Feet First

“It is much more important to know what sort of a patient has a disease than what sort of a disease a patient has.” - Sir William Osler

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    Thursday, August 18, 2005

    Got an impassioned comment response to my TB-patient post below. You might want to skip down and reread it. In part, the poster says:

    Regarding your post about the patient who saw a specialist rather than have his condition evaluated at the county hospital.. You need to put yourself in his shoes and stop thinking and acting like someone who has a difficult stressful job. It's one thing to feel frustration about complete irrationality or someone who acts like an a-hole, but that's not really what happened here, is it?

    First of all the patient doesn't know you. You're not his regular Physician. He doesn't know the doctor who orginally treated him. In fact YOU hadn't even seen him! He came to your clinic because you were open. Given all the media attention on shoddy medical care, penny pinching insurers, niggardly HMO's and the state of the American healthcare system in general, do you honestly expect him to trust you with his life just based on your medical license? I haven't read much of your blog, but I'm under the impression you're the one who makes many if not all of the administrative decisions for the clinic regarding treatment, referals, tests and such, which right off the bat is a great big corporate bottom line red flag, justified or not. We don't care who you have contracts with, we want the best medical care available.

    Secondly you didn't tell the patient he may have a cold, you told him he may have a potentially debilitating condition--I suspect that's more than likely what he heard anyway.. I'm not a medical practitioner so I don't know how serious a condition TB is nowadays. Furthermore since you couldn't precisely diagnose what he did have (not to mention "didn't have time" to deal with his case more promptly) he may well have been worried about something else. Doesn't AIDS cause those lesions?

    It's not only petty to downgrade/upgrade patient status because he hurt your ego, it's unethical and I'm sure against the law.

    As far as the insurance comment is concerned, you're both right. Although I wasn't there to hear the tone of the conversation, I don't think he probably meant he was entitled to better care than the uninsured, I think he meant "I spend thousands of dollars I work hard to earn to safeguard my health, and I'm ENTITLED (and YES we are) to whatever care best guarantees it.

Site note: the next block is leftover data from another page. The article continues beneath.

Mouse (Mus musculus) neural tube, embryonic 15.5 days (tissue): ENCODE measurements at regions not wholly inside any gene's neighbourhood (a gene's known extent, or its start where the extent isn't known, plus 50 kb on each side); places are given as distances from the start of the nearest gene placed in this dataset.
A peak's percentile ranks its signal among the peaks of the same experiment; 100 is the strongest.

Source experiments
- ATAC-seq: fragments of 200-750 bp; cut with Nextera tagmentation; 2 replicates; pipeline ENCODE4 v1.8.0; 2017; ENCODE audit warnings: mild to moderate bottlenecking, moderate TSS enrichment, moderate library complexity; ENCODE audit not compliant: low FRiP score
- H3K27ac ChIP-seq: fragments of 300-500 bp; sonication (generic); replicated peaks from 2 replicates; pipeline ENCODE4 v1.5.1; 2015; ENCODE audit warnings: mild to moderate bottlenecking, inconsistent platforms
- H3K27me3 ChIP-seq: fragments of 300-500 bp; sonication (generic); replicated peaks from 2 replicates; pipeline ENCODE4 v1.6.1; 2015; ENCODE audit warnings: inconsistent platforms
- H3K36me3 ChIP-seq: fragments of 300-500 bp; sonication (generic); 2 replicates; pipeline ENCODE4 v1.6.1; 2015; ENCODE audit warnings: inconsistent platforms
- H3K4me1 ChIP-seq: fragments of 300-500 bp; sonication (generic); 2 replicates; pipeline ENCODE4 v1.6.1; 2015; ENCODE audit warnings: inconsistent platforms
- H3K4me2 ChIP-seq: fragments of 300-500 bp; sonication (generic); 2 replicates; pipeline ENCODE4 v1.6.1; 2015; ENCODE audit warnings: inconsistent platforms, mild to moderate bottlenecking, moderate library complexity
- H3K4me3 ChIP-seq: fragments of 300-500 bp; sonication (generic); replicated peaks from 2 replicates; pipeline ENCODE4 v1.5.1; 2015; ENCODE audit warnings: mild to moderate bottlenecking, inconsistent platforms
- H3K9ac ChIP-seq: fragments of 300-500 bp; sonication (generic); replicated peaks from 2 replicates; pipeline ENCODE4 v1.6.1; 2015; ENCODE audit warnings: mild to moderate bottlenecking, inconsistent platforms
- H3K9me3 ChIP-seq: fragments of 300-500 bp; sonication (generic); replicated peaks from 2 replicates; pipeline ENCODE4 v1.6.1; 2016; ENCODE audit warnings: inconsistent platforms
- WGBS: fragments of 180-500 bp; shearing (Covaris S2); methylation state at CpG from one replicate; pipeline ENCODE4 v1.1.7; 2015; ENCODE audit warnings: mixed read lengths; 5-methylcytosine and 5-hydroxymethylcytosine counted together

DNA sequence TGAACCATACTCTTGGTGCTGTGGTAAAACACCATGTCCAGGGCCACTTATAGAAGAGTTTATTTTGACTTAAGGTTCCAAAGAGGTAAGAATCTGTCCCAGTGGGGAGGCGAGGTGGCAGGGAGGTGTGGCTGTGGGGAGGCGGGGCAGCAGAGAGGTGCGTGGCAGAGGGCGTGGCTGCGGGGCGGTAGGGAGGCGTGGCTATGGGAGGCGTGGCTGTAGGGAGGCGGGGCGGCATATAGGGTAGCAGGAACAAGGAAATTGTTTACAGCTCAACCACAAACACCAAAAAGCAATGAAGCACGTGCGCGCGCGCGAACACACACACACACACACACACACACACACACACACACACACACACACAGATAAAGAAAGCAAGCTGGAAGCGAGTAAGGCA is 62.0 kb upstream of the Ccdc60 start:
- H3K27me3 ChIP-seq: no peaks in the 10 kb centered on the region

I agree with the patient's decision to seek treatment outside the protocols of your office just based on this post. It tells me you're unprofessional and not to be trusted.

    Where the **** do you get off giving someone who is struggling with the emotional ramifications of poor and possibly debilitating health a hard time about seeking treatment he thinks is appropriate? So what if he was wrong. Did you learn anything about depression in medical school? Hypochondria? Humility? I know they didn't teach you anything about bedside manner because nearly every younger MD I've had the misfortune of encountering couldn't hold a candle to the guys who were trained 30-40 years ago.

    Up until the post in question, I was actually enjoying your blog. I suspect you know what you did was wrong, otherwise you wouldn't have posted and asked for feedback.

    My response:

    Clearly reading this touched a nerve for you... but if you had read more closely you would have seen that your accusations are wrong. I spent a lot of time on the case. I had multiple phone conversations with the patient. I encouraged the patient to call me back with further questions. And, though I didn't specify this in the post because it was not relevant to the situation, I had seen the patient several times before and in fact had performed a physical on this person. So, they knew me. Your speculation is incorrect.

    There are two sides to every story, which is why I asked for feedback. I've certainly got yours. One of the nice things about having a blog is that you can say whatever the hell you want. I think it's a good thing for people to see what a doctor is REALLY thinking sometimes and why. And as for the "old time" MD's you extol, let me tell you I've seen them with their hair down and they're the biggest bitchers of all. If you think what I wrote was bad, you haven't seen ANYTHING.

    I do think you should comment again. I know patients can burn out just as much as doctors can and I think it is, in fact, healthy for people to air their concerns. We might learn from each other. I did not pull punches in this post for just that reason. I knew I might very well come off as a self absorbed asshole but after drafting and thinking over the post multiple times I didn't see a reason not to post it. And it was cathartic to write.

    Just to be clear, I didn't write the post to look like a put upon saint and I didn't mind if it made me look bad. I never expected everyone to agree that what I wrote was OK. I do feel more like a real blogger though now that I've gotten my first piece of hate mail. (Kidding. No, I do not consider this hate mail.)

    Perhaps I should change my blog title to 'The Disenchanted Doctor'. On second thought, no - but I do have a new entry for my sidebar. And perhaps I should be more articulate about HMO's, medical regulations, and other issues that health care providers face. It might provide readers with some useful information. Something to think about for future posts.



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